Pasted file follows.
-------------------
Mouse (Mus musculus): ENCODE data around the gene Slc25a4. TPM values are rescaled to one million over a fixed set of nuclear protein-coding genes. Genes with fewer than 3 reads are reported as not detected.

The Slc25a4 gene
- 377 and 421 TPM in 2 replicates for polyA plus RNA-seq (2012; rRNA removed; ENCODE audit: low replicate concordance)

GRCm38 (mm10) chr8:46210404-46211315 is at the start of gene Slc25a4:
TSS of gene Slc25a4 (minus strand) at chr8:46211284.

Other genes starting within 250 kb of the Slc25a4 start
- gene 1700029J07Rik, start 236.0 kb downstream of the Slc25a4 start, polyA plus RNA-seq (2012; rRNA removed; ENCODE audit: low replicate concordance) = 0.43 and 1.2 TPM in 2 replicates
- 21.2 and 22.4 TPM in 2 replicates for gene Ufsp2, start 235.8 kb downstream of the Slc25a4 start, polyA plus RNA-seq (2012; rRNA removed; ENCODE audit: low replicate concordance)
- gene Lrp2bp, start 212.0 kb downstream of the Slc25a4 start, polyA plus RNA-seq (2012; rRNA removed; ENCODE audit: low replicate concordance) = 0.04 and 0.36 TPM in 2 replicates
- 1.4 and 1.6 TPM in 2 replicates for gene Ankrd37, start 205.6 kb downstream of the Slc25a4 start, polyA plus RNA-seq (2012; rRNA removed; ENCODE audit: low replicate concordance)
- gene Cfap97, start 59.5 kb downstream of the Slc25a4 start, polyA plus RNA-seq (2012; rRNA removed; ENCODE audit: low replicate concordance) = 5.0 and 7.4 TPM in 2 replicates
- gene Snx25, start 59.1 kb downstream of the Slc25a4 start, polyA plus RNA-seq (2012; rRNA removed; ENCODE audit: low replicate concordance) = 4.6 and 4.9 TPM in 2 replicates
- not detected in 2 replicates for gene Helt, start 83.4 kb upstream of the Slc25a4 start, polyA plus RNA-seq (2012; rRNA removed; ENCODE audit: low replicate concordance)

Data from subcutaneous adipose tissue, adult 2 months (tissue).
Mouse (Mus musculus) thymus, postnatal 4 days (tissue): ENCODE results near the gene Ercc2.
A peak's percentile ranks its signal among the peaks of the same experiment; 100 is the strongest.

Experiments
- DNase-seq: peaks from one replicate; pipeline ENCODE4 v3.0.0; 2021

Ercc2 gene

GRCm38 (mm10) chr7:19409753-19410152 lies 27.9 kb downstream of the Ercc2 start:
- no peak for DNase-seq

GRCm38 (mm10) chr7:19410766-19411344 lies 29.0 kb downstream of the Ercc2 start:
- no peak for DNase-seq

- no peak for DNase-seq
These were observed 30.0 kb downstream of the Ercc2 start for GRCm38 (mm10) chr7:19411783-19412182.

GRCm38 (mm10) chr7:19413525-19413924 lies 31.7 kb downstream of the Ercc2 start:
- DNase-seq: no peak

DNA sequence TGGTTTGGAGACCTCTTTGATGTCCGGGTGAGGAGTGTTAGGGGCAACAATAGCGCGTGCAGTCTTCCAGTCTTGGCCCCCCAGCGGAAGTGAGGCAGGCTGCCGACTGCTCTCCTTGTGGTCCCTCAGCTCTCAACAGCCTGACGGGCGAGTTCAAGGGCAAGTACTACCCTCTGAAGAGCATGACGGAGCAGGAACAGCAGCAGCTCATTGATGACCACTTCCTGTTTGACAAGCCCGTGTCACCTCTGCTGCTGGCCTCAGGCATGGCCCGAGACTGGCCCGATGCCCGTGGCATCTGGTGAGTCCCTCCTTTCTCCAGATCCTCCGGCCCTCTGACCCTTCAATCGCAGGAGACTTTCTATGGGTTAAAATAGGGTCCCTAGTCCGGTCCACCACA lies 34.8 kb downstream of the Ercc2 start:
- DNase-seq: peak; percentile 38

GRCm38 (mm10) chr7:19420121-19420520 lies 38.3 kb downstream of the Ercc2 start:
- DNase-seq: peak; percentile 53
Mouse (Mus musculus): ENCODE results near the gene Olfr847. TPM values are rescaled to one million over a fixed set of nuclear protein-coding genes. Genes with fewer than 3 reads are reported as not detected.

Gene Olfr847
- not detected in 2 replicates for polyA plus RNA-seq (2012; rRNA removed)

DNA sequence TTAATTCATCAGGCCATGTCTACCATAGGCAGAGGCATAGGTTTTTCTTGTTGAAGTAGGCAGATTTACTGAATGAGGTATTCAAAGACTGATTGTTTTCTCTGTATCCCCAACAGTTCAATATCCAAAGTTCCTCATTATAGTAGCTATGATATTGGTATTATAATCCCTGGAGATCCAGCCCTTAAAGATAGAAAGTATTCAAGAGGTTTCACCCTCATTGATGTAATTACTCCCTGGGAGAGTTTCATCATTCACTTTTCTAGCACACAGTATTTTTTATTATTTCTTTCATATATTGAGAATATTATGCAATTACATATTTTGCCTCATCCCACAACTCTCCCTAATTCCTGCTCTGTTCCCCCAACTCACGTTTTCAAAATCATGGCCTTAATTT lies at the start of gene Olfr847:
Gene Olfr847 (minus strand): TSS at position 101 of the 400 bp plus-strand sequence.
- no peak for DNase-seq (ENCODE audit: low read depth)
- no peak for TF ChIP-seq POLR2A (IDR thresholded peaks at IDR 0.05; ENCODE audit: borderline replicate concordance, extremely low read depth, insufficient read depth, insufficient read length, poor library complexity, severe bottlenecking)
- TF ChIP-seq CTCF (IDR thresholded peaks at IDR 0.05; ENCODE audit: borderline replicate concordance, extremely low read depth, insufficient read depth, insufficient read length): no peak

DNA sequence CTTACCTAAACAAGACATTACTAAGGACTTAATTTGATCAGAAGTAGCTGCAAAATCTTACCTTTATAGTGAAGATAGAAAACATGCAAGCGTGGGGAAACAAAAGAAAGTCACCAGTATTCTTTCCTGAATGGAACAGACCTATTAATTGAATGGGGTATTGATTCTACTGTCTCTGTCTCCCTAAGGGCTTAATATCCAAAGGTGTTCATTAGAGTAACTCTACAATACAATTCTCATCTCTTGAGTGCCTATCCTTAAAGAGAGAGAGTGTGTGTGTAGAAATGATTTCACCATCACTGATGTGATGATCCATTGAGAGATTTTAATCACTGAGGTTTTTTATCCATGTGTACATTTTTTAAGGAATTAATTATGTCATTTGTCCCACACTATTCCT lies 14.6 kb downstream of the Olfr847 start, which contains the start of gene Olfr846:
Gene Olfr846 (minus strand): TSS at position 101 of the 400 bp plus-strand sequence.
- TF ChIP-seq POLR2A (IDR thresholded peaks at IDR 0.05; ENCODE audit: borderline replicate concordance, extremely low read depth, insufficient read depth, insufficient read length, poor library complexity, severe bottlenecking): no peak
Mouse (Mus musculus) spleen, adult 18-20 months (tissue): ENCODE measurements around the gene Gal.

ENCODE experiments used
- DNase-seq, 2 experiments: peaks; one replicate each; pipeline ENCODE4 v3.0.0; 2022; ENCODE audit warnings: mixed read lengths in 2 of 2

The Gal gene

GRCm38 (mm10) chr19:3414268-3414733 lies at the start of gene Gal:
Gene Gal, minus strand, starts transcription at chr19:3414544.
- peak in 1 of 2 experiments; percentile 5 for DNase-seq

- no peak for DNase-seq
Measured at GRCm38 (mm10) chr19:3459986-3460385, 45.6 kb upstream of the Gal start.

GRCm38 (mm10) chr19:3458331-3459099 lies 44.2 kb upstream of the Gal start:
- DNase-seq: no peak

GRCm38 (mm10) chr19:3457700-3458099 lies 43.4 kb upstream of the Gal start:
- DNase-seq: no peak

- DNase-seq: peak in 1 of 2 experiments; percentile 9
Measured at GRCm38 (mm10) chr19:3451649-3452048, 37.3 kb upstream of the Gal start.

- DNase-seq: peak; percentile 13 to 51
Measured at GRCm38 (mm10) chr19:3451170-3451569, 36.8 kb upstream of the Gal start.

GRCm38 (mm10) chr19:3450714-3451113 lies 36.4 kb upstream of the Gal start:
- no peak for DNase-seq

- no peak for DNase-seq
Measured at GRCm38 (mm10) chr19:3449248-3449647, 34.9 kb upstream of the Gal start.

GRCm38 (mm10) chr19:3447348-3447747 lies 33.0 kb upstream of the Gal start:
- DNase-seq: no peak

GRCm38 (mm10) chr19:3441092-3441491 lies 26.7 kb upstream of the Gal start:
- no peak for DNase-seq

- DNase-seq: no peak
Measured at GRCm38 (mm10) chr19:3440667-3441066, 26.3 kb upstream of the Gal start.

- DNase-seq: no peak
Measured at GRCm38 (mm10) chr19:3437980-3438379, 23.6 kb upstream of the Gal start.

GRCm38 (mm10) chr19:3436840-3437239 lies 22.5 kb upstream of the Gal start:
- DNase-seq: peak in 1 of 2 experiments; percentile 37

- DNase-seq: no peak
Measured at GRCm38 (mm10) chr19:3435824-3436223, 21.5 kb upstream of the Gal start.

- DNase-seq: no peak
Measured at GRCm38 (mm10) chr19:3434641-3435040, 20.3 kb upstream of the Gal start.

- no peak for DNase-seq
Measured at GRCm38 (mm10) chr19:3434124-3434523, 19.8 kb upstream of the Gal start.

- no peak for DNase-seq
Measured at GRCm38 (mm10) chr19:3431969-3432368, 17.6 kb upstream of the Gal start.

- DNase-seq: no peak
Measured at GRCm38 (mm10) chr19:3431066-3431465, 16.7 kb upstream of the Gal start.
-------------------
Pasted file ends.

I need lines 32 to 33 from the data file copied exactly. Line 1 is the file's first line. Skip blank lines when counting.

Mouse (Mus musculus): ENCODE results near the gene Olfr847. TPM values are rescaled to one million over a fixed set of nuclear protein-coding genes. Genes with fewer than 3 reads are reported as not detected.

Gene Olfr847